When you ask about the wine list at 123 Bolinas in Fairfax, don't be surprised when the waitress whips out an iPad. And when you're done ordering, she'll most likely be right back because bar manager Catherine Meharchand probably started pouring your glass of wine before the waitress even left the table. "By the time they make a round around the floor, their first round of drinks is up and ready. There's no waiting at all," she says.
Sending orders back to the kitchen over Wi-Fi, the iPads don't talk to a central computer system. They are the computer system. Even the bar's main cash register is an iPad. "It's really simple to use. It's durable. It makes a lot of sense to us," Meharchand says.
Touch screens are nothing new in restaurants, but durable and easy to use? Well, the developers of the iPad point-of-sale system say that's something different. "The older systems, you're talking a week of training. This system, you can have someone up and running in five minutes. They can take an order right through," Revel Systems co-founder Chris Ciabarra explained.
And now, San Francisco-based Revel Systems is taking the next step, building a supermarket check stand entirely around an iPad. "We've had a couple supermarkets bugging us for about a year now to like, put a system out for them, and we kind of said no, no, no. And now, we finally just started to say OK fine, let's do it," said. It's smaller and it's cheaper, but it's definitely not a toy.
The scales and scanners are the same ones stores already use, but the big computer is gone. An iPod Touch shows people what they're buying and yes, you can sign it with your finger just like you may have already done at countless street vendors and lunch trucks that sell food using Apple devices.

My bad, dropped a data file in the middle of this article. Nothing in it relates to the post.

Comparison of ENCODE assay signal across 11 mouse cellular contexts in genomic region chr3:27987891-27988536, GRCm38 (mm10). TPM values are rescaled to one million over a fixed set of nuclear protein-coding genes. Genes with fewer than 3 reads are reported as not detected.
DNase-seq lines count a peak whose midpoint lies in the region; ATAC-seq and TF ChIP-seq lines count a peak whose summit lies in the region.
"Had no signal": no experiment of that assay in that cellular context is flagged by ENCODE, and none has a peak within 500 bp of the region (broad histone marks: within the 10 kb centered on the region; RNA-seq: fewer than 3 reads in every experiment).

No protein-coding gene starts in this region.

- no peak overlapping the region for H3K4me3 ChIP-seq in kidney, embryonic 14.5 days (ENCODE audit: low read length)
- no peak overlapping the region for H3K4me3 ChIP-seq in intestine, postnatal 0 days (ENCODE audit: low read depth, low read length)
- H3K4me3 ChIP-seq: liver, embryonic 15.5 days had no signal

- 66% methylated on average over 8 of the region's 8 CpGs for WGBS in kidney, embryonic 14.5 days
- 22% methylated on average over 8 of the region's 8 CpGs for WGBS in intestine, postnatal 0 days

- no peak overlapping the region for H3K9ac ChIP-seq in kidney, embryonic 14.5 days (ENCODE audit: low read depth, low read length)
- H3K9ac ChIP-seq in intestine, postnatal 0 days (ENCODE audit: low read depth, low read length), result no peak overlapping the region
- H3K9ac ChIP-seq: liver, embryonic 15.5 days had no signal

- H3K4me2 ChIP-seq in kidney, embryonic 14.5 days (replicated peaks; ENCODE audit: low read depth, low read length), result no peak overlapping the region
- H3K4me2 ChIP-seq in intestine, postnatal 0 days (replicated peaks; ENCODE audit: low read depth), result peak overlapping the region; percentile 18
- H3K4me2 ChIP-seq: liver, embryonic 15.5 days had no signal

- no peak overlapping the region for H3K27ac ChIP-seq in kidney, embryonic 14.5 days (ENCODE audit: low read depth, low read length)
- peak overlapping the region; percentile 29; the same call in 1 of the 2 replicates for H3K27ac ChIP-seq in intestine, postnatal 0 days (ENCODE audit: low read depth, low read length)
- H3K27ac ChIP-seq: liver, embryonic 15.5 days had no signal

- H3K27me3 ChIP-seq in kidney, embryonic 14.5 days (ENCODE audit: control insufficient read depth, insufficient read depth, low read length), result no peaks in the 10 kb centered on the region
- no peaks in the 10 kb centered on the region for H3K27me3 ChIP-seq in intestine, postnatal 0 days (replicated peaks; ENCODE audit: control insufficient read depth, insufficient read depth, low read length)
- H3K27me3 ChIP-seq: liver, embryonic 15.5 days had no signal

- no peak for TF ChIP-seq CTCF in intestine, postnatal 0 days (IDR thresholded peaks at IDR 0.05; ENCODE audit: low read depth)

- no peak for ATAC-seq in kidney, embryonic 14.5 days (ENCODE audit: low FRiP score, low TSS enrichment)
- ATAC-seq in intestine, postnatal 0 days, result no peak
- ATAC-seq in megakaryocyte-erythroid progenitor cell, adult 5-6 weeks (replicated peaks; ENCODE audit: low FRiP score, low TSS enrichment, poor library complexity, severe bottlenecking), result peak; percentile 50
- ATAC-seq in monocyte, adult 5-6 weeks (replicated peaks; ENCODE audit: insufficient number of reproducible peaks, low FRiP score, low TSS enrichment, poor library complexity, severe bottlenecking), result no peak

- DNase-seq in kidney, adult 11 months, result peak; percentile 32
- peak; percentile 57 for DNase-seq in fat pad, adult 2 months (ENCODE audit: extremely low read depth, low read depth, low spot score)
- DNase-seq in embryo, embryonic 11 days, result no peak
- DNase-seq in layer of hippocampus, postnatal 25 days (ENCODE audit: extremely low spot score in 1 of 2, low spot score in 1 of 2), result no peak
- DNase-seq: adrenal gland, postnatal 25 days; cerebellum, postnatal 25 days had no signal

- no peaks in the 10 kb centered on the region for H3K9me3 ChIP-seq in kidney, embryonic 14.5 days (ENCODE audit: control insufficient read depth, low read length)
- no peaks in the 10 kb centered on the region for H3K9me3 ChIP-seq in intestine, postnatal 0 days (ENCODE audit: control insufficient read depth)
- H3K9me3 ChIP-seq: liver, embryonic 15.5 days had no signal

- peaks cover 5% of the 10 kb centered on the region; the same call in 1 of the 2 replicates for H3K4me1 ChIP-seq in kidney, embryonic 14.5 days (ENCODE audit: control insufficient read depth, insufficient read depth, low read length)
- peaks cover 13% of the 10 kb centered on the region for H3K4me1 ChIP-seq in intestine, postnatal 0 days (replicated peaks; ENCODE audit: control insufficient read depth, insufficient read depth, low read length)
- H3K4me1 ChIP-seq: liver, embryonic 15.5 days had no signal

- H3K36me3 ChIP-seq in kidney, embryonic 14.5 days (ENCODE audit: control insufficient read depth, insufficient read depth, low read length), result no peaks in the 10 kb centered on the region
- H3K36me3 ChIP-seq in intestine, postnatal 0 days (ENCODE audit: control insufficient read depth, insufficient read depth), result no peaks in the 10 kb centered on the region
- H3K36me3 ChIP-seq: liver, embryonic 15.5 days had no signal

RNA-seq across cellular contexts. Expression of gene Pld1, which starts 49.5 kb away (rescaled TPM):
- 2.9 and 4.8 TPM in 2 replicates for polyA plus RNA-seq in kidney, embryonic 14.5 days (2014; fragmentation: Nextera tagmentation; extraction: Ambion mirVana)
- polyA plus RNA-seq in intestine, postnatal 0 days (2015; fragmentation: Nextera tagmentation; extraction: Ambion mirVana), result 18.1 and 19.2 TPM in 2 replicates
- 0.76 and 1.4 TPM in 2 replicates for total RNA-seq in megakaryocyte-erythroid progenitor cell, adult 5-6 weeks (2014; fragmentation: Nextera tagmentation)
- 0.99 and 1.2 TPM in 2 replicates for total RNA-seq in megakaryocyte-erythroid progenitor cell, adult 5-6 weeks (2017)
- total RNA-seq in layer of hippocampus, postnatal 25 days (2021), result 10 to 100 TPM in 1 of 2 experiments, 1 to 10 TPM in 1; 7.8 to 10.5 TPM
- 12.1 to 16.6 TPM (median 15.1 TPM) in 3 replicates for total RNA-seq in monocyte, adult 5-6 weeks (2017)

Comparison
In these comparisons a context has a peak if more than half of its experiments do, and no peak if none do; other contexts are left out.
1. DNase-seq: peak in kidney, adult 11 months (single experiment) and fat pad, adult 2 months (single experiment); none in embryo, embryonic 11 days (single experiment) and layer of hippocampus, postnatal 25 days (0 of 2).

In fact, it turns out idevices aren't just being used to sell you your food. They're being used to make it, like at the Tcho Chocolate Factory where big devices like old factory control panels have been replaced by little devices like iPhones in black rubber cases.
It takes fast fingers to line up these little chocolate squares on the conveyor belt, but some of the fanciest finger work happens on an iPhone. Chocolate-maker Zohara Mapes uses a custom iPhone app to control the flavor lab where Tcho roasts and stirs new chocolate formulas for hours or even days. "We used to schedule who was nearby and who could come in on the weekend and handle it. We can now actually have access to it while we're off site," she said.
And they can do that even on another continent, while visiting a cocoa farm. "Our farmers really had no idea of the flavor of their cocoa beans. Most have never tasted chocolate," Tcho Vice President John Kehoe said. With training from chocolate-makers, the growers now hold tastings right on their farms and use iPhones to report the results. Back in the lab, chocolate-makers hold their own tastings and slowly, a flavor is born.
For the record, the finished chocolate does have sugar in it, lots of sugar.